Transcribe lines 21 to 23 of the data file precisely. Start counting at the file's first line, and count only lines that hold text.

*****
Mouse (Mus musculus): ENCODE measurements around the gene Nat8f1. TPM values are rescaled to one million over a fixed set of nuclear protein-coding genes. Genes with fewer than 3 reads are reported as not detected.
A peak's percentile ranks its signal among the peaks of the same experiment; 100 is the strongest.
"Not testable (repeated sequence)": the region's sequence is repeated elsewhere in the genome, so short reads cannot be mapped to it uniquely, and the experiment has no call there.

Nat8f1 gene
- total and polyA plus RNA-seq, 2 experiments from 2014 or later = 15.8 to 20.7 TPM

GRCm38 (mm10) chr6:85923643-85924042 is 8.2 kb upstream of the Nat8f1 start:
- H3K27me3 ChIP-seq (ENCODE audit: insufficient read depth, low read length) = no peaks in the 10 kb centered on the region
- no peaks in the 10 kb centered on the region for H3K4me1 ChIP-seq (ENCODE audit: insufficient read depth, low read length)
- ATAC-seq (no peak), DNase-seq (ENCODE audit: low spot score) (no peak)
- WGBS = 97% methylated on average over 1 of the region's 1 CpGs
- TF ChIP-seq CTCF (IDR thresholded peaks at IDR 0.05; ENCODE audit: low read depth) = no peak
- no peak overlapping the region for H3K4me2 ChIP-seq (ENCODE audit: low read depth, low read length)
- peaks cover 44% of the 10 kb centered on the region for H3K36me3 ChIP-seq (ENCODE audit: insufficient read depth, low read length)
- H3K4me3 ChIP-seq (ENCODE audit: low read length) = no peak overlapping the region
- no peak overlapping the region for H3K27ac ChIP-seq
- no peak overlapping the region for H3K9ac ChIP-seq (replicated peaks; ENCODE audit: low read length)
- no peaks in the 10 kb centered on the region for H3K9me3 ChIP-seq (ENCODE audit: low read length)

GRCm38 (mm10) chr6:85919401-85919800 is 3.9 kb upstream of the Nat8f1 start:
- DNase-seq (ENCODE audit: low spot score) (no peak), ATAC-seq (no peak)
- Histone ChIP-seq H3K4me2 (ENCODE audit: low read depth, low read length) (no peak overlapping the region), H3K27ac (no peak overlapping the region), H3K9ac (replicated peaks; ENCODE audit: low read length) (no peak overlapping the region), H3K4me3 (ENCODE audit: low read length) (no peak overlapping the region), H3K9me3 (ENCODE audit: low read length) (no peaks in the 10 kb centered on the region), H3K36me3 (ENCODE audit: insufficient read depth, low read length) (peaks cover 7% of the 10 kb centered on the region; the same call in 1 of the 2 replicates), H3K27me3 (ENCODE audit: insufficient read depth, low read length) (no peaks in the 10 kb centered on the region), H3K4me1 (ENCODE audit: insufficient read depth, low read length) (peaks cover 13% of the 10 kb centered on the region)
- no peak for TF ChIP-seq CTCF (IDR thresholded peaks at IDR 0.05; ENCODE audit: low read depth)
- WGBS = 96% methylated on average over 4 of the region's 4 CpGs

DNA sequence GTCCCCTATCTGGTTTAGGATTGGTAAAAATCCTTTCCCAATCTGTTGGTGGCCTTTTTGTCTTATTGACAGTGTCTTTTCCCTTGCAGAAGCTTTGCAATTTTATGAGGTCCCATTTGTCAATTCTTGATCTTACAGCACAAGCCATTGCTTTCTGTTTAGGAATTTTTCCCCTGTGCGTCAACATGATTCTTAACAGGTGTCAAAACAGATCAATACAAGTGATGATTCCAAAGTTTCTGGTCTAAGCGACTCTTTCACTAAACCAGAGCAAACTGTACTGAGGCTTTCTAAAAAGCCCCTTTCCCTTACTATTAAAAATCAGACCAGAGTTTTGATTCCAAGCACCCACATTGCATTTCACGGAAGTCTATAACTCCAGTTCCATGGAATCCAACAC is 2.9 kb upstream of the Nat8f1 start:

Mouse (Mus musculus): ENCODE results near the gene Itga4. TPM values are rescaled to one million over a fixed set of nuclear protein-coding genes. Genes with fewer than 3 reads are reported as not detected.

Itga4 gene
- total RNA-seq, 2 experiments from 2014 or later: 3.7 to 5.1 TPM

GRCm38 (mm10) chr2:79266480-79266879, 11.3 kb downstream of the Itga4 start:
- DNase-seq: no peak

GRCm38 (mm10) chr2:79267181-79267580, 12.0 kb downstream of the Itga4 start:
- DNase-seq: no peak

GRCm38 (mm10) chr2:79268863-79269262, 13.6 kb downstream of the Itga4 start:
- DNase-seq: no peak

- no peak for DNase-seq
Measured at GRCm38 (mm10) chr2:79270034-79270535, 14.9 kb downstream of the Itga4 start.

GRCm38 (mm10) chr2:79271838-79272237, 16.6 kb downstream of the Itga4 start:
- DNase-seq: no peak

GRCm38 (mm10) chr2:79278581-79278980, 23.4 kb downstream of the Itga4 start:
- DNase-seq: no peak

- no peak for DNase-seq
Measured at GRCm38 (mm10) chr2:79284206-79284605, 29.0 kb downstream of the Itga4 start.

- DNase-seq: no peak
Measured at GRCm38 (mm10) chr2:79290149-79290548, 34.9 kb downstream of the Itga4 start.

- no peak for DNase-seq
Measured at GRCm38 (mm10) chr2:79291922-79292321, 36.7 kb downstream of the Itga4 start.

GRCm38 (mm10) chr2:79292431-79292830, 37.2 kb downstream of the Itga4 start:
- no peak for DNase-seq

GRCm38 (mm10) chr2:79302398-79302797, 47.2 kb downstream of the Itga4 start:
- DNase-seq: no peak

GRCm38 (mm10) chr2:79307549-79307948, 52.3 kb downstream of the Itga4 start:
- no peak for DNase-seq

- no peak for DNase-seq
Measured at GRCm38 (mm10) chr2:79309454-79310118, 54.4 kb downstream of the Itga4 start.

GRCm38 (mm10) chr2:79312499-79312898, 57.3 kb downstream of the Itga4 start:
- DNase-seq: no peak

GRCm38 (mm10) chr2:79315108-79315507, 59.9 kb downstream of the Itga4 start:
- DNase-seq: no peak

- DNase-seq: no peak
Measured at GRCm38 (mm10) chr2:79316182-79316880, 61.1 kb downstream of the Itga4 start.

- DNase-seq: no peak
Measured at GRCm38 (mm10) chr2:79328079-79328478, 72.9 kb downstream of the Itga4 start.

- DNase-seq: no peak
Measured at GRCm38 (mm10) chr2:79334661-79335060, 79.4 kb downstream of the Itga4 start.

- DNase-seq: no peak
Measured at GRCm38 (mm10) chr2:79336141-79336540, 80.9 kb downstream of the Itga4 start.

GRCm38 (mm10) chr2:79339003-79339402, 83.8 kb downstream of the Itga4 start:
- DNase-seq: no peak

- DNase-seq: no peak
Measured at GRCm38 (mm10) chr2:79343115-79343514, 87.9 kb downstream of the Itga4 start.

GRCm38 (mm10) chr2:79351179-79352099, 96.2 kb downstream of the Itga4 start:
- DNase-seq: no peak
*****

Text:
- no peak for TF ChIP-seq CTCF (IDR thresholded peaks at IDR 0.05; ENCODE audit: low read depth)
- WGBS = 96% methylated on average over 4 of the region's 4 CpGs

DNA sequence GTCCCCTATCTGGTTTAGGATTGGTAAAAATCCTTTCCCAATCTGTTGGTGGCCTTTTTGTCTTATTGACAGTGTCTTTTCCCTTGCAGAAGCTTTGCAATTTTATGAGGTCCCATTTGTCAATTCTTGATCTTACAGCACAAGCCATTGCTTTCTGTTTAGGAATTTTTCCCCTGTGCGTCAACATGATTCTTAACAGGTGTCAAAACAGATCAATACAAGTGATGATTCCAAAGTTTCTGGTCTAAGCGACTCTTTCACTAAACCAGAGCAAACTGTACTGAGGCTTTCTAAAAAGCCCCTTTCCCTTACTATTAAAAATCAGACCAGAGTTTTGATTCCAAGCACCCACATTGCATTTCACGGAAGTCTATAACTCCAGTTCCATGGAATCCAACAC is 2.9 kb upstream of the Nat8f1 start: